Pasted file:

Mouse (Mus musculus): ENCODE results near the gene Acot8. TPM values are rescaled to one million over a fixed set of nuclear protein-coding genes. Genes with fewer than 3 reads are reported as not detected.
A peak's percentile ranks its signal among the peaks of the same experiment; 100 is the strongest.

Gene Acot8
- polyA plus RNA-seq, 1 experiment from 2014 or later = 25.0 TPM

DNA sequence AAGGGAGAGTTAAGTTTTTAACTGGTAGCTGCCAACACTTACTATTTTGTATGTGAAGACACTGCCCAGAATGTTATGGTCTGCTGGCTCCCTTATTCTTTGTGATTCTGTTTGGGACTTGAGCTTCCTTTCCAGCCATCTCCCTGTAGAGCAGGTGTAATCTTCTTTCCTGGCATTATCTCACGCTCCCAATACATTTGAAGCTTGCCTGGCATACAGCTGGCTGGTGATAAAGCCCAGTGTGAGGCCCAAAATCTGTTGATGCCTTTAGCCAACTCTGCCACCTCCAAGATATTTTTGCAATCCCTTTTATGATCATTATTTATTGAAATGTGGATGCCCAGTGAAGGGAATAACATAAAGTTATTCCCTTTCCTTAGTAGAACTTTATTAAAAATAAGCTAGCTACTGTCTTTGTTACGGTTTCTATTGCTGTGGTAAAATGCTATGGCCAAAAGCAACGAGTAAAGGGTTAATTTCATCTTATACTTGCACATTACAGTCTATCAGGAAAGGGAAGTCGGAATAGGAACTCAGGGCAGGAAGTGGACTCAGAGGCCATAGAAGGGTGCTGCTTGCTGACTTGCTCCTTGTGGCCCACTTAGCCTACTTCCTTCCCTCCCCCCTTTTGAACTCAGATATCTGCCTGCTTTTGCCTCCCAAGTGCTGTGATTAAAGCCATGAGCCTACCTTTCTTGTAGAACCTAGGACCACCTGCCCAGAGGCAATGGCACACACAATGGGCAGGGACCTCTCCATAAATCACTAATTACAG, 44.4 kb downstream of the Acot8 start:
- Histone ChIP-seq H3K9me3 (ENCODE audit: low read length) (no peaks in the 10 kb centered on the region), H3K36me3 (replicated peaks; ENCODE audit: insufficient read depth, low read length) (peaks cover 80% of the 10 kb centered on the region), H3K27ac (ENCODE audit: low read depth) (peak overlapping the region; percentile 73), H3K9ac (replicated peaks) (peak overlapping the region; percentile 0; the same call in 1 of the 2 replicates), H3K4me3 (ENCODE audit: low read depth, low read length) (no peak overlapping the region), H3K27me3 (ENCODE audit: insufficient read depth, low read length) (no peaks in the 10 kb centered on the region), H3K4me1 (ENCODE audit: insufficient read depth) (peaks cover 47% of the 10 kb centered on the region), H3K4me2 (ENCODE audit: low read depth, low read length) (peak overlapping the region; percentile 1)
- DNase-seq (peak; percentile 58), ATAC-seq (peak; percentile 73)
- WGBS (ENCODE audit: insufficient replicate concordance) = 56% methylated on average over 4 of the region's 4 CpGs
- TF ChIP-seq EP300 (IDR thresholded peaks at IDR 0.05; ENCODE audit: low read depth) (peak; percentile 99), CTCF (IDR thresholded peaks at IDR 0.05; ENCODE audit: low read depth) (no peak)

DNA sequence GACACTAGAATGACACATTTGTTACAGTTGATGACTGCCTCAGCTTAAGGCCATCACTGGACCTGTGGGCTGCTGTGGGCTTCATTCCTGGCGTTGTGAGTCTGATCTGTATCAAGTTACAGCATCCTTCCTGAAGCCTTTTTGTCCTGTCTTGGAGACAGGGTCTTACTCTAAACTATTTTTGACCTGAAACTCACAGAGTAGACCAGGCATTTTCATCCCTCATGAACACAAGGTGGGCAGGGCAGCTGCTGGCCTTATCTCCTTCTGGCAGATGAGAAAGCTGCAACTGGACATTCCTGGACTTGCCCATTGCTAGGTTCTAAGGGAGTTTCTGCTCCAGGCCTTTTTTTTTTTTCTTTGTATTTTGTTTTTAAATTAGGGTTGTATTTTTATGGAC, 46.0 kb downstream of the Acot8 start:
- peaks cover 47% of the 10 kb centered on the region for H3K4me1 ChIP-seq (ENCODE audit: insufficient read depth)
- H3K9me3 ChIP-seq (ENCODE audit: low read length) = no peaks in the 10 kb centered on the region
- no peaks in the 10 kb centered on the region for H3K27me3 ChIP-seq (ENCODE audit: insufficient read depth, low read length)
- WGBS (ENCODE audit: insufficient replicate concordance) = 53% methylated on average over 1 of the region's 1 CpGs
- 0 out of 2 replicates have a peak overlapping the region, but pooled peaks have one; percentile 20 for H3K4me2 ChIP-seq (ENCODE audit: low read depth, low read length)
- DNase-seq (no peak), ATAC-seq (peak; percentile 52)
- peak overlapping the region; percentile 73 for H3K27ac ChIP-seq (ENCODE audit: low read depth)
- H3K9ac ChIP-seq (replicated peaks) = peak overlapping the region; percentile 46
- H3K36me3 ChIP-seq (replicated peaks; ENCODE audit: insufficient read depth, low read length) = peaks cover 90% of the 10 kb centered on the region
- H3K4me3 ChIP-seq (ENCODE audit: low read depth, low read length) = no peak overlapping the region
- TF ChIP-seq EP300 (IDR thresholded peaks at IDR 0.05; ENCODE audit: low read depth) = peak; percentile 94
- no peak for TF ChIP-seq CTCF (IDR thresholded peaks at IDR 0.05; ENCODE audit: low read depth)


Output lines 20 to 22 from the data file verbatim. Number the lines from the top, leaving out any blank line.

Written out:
- H3K4me3 ChIP-seq (ENCODE audit: low read depth, low read length) = no peak overlapping the region
- TF ChIP-seq EP300 (IDR thresholded peaks at IDR 0.05; ENCODE audit: low read depth) = peak; percentile 94
- no peak for TF ChIP-seq CTCF (IDR thresholded peaks at IDR 0.05; ENCODE audit: low read depth)